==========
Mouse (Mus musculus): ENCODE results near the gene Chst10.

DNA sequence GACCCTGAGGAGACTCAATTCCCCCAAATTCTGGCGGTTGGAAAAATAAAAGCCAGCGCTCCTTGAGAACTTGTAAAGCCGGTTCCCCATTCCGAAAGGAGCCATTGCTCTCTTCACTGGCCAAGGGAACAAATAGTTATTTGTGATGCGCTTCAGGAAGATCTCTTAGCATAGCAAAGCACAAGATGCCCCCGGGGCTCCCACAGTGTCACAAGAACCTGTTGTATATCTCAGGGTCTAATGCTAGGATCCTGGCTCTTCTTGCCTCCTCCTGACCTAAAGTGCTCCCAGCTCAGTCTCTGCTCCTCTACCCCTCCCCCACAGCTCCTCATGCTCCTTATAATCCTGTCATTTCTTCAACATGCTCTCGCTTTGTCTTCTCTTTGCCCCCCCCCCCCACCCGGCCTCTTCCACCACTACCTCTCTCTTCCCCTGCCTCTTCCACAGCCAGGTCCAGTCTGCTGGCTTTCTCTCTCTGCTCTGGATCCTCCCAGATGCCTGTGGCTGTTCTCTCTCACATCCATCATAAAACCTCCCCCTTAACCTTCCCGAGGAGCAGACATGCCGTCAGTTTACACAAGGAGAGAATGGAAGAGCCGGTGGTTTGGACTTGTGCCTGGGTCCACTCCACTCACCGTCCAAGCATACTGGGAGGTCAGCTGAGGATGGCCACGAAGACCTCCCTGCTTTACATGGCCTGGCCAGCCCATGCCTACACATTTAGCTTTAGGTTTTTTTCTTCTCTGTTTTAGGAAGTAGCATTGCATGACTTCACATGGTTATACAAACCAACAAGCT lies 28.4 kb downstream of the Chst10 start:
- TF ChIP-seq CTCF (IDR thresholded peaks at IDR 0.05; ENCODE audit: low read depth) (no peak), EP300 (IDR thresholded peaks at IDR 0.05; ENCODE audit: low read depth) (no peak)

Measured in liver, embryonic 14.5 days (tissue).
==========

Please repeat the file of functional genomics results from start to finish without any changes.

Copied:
Mouse (Mus musculus): ENCODE results near the gene Chst10.

DNA sequence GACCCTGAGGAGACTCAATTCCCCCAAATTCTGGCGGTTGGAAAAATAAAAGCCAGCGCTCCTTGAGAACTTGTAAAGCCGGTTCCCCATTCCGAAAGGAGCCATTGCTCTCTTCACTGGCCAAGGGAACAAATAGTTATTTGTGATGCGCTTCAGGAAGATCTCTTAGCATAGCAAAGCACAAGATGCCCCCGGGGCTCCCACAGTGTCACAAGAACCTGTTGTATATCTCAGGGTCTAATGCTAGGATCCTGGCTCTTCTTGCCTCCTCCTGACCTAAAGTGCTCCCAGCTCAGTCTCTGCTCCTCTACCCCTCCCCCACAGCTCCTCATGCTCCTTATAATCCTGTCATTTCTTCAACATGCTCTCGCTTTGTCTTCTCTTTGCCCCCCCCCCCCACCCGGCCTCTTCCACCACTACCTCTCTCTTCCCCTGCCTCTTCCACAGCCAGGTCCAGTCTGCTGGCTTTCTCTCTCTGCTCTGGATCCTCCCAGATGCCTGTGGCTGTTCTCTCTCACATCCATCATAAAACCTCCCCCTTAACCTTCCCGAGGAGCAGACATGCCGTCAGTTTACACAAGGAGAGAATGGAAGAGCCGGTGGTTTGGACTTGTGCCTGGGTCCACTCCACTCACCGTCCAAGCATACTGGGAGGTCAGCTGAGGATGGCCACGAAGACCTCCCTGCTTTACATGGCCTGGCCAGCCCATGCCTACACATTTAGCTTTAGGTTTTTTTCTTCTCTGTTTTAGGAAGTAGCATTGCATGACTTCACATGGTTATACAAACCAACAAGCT lies 28.4 kb downstream of the Chst10 start:
- TF ChIP-seq CTCF (IDR thresholded peaks at IDR 0.05; ENCODE audit: low read depth) (no peak), EP300 (IDR thresholded peaks at IDR 0.05; ENCODE audit: low read depth) (no peak)

Measured in liver, embryonic 14.5 days (tissue).